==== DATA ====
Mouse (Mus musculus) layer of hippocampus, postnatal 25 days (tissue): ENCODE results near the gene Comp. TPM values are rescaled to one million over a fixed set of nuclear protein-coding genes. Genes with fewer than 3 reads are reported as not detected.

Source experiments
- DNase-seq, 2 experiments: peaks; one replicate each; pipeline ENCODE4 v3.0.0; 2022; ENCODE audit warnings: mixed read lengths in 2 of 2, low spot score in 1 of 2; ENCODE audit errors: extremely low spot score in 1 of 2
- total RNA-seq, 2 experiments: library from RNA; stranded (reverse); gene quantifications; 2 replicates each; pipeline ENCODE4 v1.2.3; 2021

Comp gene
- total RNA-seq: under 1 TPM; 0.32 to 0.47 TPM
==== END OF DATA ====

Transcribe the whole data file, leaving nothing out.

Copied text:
Mouse (Mus musculus) layer of hippocampus, postnatal 25 days (tissue): ENCODE results near the gene Comp. TPM values are rescaled to one million over a fixed set of nuclear protein-coding genes. Genes with fewer than 3 reads are reported as not detected.

Source experiments
- DNase-seq, 2 experiments: peaks; one replicate each; pipeline ENCODE4 v3.0.0; 2022; ENCODE audit warnings: mixed read lengths in 2 of 2, low spot score in 1 of 2; ENCODE audit errors: extremely low spot score in 1 of 2
- total RNA-seq, 2 experiments: library from RNA; stranded (reverse); gene quantifications; 2 replicates each; pipeline ENCODE4 v1.2.3; 2021

Comp gene
- total RNA-seq: under 1 TPM; 0.32 to 0.47 TPM